In my latest Recomendo newsletter (subscribe here!) I wrote about my travel packing list. It’s a PDF that can be edited in Adobe Illustrator (because I don’t expect anyone to pack the same things I do). As you can see, my list is broken down into sublists of different bags: charger bag, meds bag, tool bag, etc. I keep the stuff in these excellent Japanese mesh zipper bags. Now I don’t forget important things any more like I used to. I recommend that you make a similar packing list for yourself. Read the rest
Airport and airplane food is usually bad, especially if you are on a low-carb diet. A lot of times I just won't eat anything at all from the time I arrive at the airport until I arrive at my destination hotel or Airbnb. But I also keep a few of these grass-fed beef bars from Mission Meats with me, which, unlike beef jerky, have no sugar. They taste good and one bar curbs my hunger for a long time. Read the rest
Honest Guide is a YouTube channel for people planning to visit Prague (and sometimes other places in Europe). In this video, you are warned to stay away from Euronet ATMs. Apparently, they are located only in tourist areas. They can detect when a foreign card is inserted and offers terrible exchange rates (15% less than the going rate), plus they tack on a 4 USD fee. Read the rest
Use coupon code H7Z3OIO9 and you can buy this digital readout luggage scale for $5 on Amazon. I bought one a few years ago and use it every time we take a family trip. Read the rest
Travel writer Ben Schlappig uses something called "mileage running" to accumulate lots of travel miles.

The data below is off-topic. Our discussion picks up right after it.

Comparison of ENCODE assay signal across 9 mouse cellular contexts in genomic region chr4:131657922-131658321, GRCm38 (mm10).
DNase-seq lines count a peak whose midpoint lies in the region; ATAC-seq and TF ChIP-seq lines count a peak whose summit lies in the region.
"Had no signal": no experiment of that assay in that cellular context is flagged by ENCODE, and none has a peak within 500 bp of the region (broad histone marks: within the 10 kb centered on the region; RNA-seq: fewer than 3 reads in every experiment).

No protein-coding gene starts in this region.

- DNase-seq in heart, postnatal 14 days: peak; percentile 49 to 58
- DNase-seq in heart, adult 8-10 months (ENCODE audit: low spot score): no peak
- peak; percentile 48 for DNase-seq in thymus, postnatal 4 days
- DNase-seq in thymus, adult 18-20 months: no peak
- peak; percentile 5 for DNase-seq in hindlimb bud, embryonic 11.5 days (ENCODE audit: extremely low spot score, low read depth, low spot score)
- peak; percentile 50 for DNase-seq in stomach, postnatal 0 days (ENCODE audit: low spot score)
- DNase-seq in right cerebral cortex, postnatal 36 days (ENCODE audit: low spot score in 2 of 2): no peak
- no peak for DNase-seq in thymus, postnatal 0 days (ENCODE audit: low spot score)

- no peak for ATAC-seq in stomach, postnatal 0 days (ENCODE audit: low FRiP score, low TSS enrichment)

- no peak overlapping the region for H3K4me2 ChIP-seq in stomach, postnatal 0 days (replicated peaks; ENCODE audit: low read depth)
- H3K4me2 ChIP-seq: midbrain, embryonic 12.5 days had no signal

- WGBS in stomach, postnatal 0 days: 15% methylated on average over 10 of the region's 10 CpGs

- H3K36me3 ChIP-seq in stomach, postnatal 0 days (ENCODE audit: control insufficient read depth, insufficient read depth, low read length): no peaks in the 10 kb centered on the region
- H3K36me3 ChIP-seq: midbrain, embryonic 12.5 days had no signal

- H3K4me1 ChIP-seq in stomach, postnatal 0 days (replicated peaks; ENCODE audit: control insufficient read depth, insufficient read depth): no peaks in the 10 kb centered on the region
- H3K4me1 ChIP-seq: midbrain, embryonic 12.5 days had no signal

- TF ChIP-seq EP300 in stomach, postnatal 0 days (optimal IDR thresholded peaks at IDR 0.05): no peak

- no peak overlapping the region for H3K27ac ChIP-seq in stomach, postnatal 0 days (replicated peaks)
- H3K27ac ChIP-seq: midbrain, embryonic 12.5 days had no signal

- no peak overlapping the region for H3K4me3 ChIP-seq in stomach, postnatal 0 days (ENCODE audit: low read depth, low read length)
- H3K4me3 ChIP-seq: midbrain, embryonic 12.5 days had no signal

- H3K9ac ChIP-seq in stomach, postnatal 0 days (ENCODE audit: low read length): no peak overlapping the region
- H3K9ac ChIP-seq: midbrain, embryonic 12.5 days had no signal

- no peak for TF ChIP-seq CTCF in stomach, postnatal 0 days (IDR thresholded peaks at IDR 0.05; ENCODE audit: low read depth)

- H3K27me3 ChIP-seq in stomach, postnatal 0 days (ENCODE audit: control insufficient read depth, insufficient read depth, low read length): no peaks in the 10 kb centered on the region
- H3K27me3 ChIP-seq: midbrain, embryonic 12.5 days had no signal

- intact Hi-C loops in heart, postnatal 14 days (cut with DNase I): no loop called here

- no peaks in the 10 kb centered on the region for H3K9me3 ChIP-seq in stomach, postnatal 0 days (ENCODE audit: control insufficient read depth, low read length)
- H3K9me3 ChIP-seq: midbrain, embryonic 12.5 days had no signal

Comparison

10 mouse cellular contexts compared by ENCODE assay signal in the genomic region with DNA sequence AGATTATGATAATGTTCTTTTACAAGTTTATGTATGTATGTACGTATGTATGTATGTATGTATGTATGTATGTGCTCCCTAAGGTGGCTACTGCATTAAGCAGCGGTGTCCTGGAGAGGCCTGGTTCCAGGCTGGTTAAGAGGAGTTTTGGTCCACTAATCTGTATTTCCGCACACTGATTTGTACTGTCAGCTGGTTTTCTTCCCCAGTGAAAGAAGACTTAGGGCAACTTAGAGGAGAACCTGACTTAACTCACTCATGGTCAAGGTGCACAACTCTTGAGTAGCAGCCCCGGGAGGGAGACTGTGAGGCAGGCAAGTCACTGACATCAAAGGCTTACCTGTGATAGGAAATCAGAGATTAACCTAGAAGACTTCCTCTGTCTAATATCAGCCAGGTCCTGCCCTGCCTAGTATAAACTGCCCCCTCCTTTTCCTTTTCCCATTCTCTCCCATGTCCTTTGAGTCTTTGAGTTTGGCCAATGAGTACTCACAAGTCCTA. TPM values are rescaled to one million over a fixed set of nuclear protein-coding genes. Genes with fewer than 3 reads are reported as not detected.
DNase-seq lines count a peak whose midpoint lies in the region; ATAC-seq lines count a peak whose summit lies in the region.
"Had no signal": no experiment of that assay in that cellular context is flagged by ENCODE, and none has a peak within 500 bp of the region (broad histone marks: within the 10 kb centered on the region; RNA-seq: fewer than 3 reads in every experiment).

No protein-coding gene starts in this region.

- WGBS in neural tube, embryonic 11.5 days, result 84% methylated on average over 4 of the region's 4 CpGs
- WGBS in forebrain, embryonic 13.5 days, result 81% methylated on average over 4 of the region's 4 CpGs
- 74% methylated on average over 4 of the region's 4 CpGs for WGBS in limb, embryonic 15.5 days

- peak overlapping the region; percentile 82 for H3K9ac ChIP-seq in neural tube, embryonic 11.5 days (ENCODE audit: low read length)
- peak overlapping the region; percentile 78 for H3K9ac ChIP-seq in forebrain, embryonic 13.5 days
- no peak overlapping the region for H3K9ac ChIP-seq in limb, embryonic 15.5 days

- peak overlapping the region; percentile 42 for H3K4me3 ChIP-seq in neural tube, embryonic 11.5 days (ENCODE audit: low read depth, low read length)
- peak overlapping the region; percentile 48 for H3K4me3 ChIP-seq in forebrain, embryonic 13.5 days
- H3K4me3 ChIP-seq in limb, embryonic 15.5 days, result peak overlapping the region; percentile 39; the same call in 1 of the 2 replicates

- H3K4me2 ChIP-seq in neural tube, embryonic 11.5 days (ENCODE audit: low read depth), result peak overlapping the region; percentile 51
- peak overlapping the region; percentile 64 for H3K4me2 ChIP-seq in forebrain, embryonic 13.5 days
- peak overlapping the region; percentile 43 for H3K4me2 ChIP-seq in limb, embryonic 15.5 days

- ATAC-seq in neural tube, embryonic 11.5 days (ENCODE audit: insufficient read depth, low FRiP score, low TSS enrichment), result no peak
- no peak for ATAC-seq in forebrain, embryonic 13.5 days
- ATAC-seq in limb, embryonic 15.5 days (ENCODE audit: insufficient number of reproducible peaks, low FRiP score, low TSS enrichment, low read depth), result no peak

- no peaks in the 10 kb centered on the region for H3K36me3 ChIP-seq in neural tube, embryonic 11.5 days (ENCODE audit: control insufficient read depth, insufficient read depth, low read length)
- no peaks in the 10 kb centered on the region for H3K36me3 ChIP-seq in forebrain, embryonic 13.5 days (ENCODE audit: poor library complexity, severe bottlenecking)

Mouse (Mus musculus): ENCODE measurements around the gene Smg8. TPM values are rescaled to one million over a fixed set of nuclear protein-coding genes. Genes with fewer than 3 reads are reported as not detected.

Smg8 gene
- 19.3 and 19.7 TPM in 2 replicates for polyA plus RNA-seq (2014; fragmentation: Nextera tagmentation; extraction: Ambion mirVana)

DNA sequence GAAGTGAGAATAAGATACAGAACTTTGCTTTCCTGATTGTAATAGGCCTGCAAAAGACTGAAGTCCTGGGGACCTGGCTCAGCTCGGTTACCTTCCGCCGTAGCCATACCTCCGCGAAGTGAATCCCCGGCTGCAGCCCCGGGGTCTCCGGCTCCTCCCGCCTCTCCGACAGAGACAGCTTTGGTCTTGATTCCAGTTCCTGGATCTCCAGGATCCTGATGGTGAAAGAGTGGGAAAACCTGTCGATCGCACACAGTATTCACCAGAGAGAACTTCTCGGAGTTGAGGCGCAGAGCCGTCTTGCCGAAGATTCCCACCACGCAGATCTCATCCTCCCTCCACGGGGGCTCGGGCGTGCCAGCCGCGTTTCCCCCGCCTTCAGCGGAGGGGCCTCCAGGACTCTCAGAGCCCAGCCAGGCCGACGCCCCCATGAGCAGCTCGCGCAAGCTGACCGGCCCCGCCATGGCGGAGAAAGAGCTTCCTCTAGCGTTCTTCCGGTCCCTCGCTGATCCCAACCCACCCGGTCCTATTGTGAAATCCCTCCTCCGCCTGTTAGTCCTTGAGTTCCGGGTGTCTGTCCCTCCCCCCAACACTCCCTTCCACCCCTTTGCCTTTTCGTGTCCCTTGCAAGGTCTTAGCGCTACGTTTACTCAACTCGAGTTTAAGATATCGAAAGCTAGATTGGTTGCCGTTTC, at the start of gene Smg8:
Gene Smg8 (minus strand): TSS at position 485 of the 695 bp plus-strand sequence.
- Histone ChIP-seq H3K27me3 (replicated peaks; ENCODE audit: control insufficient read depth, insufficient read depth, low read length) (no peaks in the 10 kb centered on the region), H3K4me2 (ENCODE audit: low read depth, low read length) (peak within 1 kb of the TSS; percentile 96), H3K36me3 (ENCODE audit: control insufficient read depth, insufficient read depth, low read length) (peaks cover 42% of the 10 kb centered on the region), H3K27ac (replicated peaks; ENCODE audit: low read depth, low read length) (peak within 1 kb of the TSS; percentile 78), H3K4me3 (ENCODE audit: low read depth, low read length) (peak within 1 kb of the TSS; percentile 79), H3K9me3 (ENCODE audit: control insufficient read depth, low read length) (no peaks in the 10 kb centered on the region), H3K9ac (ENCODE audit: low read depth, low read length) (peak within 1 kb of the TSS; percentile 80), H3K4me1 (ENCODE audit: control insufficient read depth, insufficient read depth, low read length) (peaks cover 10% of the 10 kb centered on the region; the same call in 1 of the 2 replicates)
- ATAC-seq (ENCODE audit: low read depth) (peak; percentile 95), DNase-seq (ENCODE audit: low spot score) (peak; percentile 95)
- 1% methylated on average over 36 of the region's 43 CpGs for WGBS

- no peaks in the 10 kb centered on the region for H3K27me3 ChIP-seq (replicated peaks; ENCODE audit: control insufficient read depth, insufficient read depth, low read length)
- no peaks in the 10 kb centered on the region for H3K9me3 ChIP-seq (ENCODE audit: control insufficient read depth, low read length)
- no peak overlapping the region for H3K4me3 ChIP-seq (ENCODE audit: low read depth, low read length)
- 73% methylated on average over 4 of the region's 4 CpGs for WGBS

Mileage running works by collecting miles on cheap flights and spending them on expensive ones. Over a week, Ben might take over 30 discounted flights. They only cost him $800 and he'll earn over 62500 air miles. He then uses those miles to buy a first class ticket to Japan, which would have cost him $13,000.
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My friend, the brilliant Pam Grossman (What is a Witch, Phantasmaphile), posted the following discovery on her Facebook page.
You are undoubtedly already familiar with the fact that the armrests on plane seats can be raised and lowered, all expect for the aisle rest. Turns out, that one can also be raised, if you can find the lever. It's under the armrest (if it exists on your model aircraft) and probably looks something like the one above. Pam describes her squee in finding it to be a for-real feature:
I have been taking a lot of flights of late, and so I have garnered a few tips to offer re: how to make things *slightly* less horrid when doing so. But holy horses, this one changed my life on this last go-round. When I tried it - and it worked! - it was all I could do to keep from leaping to my feet and crowing about it to my fellow passengers like some sort of zealous banshee.
In the responses on her FB page, someone asked about the other "few tips" she alluded to. I asked Pam's permission to include her reply here. There may be a few useful ideas in here for you. I have recently become a convert of 1 & 2:
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Oh, not secrets. Just silly little tips. Here are a few more: 1. TSA Pre-Check is highly worth it and makes everything so much better. 2. Buying a carry-on wheelie bag with 4 wheels that go in all directions is worth it 3.
Rachel Grant makes good use of ziplock bags to stuff over 100 travel items into a carry-on bag.
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In each episode of Gadgets the editors and friends of Boing Boing recommend technology they love and use. This time Jason and Mark talk about the best chess timer for Scrabble players, a fantastic pizza stone, a compact 3-outlet adapter for hotel use, and a great magic trick for under $5. Plus, a website that converts PDFs to Kindle format.